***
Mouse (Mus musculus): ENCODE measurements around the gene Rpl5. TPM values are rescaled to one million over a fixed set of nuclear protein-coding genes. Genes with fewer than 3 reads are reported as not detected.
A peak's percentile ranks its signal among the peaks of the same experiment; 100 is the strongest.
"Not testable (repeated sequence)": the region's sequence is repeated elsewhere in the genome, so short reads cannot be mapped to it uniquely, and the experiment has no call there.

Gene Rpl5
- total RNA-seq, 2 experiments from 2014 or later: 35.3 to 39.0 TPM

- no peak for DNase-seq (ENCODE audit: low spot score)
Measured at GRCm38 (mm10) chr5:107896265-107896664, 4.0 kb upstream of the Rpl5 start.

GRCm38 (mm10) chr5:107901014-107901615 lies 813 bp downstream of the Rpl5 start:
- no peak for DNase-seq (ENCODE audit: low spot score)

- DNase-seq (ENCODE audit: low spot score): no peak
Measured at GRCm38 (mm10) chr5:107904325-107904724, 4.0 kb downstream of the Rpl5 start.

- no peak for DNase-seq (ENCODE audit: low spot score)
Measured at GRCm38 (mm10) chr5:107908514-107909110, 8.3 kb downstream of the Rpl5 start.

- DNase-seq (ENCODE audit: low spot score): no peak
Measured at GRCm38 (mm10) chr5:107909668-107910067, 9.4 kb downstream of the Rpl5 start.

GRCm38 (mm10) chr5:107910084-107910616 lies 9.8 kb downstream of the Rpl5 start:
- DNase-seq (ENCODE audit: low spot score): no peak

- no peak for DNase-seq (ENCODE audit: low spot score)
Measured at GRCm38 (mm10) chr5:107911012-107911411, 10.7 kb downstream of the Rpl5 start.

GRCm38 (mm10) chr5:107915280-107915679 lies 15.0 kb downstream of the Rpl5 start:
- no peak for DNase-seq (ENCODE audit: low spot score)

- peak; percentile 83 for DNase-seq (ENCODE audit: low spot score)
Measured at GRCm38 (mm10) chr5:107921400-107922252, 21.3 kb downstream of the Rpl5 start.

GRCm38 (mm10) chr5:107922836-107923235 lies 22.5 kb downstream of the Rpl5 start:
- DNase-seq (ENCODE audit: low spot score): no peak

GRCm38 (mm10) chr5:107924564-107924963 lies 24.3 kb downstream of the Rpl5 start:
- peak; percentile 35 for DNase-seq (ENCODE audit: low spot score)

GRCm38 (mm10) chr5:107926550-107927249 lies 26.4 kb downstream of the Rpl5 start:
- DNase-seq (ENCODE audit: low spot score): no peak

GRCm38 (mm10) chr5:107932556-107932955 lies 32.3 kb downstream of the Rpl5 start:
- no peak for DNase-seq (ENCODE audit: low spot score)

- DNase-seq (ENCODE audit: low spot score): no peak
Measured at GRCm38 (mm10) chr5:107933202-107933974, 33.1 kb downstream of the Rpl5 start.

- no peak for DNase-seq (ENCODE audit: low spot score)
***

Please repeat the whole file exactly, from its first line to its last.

Mouse (Mus musculus): ENCODE measurements around the gene Rpl5. TPM values are rescaled to one million over a fixed set of nuclear protein-coding genes. Genes with fewer than 3 reads are reported as not detected.
A peak's percentile ranks its signal among the peaks of the same experiment; 100 is the strongest.
"Not testable (repeated sequence)": the region's sequence is repeated elsewhere in the genome, so short reads cannot be mapped to it uniquely, and the experiment has no call there.

Gene Rpl5
- total RNA-seq, 2 experiments from 2014 or later: 35.3 to 39.0 TPM

- no peak for DNase-seq (ENCODE audit: low spot score)
Measured at GRCm38 (mm10) chr5:107896265-107896664, 4.0 kb upstream of the Rpl5 start.

GRCm38 (mm10) chr5:107901014-107901615 lies 813 bp downstream of the Rpl5 start:
- no peak for DNase-seq (ENCODE audit: low spot score)

- DNase-seq (ENCODE audit: low spot score): no peak
Measured at GRCm38 (mm10) chr5:107904325-107904724, 4.0 kb downstream of the Rpl5 start.

- no peak for DNase-seq (ENCODE audit: low spot score)
Measured at GRCm38 (mm10) chr5:107908514-107909110, 8.3 kb downstream of the Rpl5 start.

- DNase-seq (ENCODE audit: low spot score): no peak
Measured at GRCm38 (mm10) chr5:107909668-107910067, 9.4 kb downstream of the Rpl5 start.

GRCm38 (mm10) chr5:107910084-107910616 lies 9.8 kb downstream of the Rpl5 start:
- DNase-seq (ENCODE audit: low spot score): no peak

- no peak for DNase-seq (ENCODE audit: low spot score)
Measured at GRCm38 (mm10) chr5:107911012-107911411, 10.7 kb downstream of the Rpl5 start.

GRCm38 (mm10) chr5:107915280-107915679 lies 15.0 kb downstream of the Rpl5 start:
- no peak for DNase-seq (ENCODE audit: low spot score)

- peak; percentile 83 for DNase-seq (ENCODE audit: low spot score)
Measured at GRCm38 (mm10) chr5:107921400-107922252, 21.3 kb downstream of the Rpl5 start.

GRCm38 (mm10) chr5:107922836-107923235 lies 22.5 kb downstream of the Rpl5 start:
- DNase-seq (ENCODE audit: low spot score): no peak

GRCm38 (mm10) chr5:107924564-107924963 lies 24.3 kb downstream of the Rpl5 start:
- peak; percentile 35 for DNase-seq (ENCODE audit: low spot score)

GRCm38 (mm10) chr5:107926550-107927249 lies 26.4 kb downstream of the Rpl5 start:
- DNase-seq (ENCODE audit: low spot score): no peak

GRCm38 (mm10) chr5:107932556-107932955 lies 32.3 kb downstream of the Rpl5 start:
- no peak for DNase-seq (ENCODE audit: low spot score)

- DNase-seq (ENCODE audit: low spot score): no peak
Measured at GRCm38 (mm10) chr5:107933202-107933974, 33.1 kb downstream of the Rpl5 start.

- no peak for DNase-seq (ENCODE audit: low spot score)